Knitting requires faith that whatever snarls you may encounter, whatever raw seams offend your delicate constitution, whatever random pieces look like they’ll never add up to a cohesive garment, the final product will be worth it. And then you have this.

Those would be my knitting needles.
Those would be my knitting needles.

I love knitting, but my faith needs a little reassurance sometimes.

(4) These lamb rounds.


We got these back when Bonnie didn’t have much appetite because they were one of the only things she would eat. Now she’s developed a taste for them and will eye the bag longingly between meals (for which she has fortunately regained a voracious appetite). These treats are fantastic and I’m pleased as pickled punch that she gobbles them down.

The problem? They smell like a latrine on a hot summer’s day. In the middle of a sulfurous swamp. Surrounded by a population of people whose diets consist entirely of asparagus.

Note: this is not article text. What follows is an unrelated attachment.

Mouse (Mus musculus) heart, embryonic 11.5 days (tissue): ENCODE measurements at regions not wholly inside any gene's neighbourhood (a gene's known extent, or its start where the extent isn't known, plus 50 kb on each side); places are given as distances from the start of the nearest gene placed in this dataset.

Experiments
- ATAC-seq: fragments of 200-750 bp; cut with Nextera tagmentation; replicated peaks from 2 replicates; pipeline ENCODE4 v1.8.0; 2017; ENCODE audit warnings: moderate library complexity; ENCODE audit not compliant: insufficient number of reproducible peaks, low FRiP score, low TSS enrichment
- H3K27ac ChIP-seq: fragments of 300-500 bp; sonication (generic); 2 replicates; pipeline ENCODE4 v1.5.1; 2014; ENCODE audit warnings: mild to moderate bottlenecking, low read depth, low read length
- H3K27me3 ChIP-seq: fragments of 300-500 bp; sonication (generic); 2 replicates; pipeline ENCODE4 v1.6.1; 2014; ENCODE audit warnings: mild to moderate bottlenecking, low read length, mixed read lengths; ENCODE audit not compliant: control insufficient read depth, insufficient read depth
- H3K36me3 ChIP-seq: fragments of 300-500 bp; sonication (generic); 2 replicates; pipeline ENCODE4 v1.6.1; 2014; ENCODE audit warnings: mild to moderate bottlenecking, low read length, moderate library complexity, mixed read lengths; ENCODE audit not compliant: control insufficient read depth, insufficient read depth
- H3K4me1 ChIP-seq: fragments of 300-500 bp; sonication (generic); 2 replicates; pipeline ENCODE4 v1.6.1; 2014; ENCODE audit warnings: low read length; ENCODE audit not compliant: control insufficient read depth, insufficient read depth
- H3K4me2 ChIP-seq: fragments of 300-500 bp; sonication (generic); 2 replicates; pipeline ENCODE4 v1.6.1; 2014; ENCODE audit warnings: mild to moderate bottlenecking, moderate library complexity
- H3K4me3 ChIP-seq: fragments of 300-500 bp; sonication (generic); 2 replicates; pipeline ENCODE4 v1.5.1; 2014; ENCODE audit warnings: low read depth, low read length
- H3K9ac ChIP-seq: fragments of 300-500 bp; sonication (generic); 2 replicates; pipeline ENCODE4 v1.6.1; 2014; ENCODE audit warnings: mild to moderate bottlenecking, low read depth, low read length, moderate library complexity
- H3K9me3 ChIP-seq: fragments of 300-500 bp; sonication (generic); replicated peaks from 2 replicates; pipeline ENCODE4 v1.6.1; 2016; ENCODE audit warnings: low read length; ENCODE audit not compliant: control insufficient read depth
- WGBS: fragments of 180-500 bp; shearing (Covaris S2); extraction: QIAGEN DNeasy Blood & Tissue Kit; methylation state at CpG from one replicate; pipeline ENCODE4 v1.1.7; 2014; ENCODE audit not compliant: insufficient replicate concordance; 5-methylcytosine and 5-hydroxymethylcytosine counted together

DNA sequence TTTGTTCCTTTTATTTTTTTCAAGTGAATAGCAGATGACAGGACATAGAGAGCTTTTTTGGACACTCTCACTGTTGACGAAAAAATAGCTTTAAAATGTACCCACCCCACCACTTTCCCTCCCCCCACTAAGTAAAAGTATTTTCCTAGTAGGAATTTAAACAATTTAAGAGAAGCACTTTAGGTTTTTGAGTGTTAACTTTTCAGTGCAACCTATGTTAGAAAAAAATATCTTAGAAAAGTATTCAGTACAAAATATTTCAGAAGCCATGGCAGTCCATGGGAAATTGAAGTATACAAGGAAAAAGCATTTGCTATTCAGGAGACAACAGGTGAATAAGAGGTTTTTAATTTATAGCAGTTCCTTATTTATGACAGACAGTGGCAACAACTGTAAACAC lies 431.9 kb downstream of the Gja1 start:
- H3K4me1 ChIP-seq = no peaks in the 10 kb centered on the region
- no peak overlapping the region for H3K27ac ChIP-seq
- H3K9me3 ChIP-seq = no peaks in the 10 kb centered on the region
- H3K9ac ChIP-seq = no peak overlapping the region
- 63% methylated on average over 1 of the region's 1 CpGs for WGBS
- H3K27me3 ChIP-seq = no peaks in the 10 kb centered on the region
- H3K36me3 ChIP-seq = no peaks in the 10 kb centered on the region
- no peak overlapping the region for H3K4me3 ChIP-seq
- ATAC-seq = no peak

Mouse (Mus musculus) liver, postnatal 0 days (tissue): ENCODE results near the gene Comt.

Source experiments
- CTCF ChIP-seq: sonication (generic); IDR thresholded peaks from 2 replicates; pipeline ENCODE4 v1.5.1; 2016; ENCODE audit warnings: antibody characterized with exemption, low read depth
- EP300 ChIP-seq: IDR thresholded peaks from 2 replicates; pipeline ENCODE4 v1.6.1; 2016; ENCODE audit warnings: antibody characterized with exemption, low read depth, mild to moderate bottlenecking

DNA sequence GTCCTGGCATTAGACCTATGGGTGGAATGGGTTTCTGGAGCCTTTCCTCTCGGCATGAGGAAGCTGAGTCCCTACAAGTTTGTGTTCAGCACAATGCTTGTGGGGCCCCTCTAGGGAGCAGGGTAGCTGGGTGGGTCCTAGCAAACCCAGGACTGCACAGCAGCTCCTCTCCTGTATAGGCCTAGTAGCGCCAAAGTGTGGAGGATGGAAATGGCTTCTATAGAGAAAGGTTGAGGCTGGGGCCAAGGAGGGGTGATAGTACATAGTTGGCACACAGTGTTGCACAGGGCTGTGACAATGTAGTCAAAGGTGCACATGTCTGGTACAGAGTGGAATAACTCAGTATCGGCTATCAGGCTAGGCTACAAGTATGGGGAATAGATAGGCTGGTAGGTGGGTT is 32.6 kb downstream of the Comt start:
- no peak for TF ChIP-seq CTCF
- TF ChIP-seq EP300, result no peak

(5) Discovering awesome juice.

I’ve been craving fruits and veggies lately, likely due to the fact I haven’t been eating enough of them. My recent schedule has been so packed and changeable that my planning has fallen by the way, way side. In a moment of desperation, I juiced up some kale, apples, and ginger.


The problem? While juicing is a fine one-time fix that satisfies and makes you feel “healthy”, it’s a poor substitute for whole, real foods. Juicing fruits and veggies removes fiber, as well as nutritionally-valuable vitamins and other micronutrients. Juices should never be used to replace complete, balanced meals for a long period of time. Where’s the protein? Many vitamins and minerals?

I can see why people go for juices, though. They’re easy, they don’t take a lot of thought, and they make you feel “healthy”. And they’re very popular this time of year, especially among those who feel they need a detox (despite having a body that doesn’t need outside help). Huge industries have been built up around expensive juicing diets. I’ve had people say to me that I’m flat out wrong about detox juicing diets, despite my showing them science-based evidence supporting my statements.